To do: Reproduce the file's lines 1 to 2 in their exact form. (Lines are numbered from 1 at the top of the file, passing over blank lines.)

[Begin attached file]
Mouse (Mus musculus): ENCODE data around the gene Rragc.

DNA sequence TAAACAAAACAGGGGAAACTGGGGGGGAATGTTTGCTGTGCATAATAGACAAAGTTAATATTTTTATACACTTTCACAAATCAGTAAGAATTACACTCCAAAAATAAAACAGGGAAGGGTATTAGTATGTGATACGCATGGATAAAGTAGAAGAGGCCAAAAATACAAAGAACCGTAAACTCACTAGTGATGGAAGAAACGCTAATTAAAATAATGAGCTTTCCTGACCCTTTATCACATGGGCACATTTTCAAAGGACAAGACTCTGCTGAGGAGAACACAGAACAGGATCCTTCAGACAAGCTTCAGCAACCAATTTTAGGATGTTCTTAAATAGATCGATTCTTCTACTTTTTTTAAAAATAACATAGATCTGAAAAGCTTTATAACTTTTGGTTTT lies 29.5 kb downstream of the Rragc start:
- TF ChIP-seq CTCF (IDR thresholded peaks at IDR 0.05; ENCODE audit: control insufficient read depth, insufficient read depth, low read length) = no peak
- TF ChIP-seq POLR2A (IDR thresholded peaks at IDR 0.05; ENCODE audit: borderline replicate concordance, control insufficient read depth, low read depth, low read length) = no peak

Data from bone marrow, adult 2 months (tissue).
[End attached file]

Mouse (Mus musculus): ENCODE data around the gene Rragc.

DNA sequence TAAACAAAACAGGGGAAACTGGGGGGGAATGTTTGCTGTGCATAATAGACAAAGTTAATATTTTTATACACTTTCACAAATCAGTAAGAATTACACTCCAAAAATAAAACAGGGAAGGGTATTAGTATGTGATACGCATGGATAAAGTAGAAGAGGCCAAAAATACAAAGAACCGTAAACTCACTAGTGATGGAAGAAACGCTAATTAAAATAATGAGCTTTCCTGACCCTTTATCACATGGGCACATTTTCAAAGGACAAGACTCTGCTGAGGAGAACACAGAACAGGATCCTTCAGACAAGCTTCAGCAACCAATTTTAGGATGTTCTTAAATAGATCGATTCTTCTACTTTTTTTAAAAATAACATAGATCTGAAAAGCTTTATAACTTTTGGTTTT lies 29.5 kb downstream of the Rragc start: